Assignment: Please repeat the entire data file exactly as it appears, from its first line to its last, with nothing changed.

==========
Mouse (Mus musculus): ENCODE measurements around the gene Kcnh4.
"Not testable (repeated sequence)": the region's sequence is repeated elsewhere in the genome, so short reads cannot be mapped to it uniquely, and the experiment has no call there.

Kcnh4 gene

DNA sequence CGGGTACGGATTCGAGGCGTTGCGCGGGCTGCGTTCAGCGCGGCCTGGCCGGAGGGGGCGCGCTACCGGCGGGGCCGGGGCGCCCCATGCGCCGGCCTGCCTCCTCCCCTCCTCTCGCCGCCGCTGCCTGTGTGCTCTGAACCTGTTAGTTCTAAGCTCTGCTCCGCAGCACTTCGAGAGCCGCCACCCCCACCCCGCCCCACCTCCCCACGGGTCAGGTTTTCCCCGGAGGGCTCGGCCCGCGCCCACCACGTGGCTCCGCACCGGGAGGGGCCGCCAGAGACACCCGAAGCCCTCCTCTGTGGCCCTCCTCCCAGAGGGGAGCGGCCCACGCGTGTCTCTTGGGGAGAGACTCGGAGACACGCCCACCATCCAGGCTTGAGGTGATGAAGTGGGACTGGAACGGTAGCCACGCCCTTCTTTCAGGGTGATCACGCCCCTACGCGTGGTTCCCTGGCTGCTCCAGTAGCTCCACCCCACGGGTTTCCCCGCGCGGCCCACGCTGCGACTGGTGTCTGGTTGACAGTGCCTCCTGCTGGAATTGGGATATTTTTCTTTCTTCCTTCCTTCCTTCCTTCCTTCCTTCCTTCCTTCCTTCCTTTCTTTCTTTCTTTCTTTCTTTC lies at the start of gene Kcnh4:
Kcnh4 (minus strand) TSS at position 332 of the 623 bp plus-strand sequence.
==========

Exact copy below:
Mouse (Mus musculus): ENCODE measurements around the gene Kcnh4.
"Not testable (repeated sequence)": the region's sequence is repeated elsewhere in the genome, so short reads cannot be mapped to it uniquely, and the experiment has no call there.

Kcnh4 gene

DNA sequence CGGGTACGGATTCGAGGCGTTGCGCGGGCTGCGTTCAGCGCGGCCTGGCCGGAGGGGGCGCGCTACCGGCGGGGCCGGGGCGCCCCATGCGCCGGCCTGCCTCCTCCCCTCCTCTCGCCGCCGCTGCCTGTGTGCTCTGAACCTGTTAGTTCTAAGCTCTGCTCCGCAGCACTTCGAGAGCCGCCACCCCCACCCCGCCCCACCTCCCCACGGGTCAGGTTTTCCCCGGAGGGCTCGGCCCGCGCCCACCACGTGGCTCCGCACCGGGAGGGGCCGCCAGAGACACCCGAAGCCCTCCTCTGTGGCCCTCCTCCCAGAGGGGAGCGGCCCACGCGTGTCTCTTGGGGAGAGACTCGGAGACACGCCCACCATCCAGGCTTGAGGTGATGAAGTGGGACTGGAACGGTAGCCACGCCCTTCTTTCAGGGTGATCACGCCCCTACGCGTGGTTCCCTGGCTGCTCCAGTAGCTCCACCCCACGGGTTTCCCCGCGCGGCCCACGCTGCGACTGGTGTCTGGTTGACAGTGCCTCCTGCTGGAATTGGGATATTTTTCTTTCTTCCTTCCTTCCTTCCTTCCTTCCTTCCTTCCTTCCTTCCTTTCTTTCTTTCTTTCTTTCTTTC lies at the start of gene Kcnh4:
Kcnh4 (minus strand) TSS at position 332 of the 623 bp plus-strand sequence.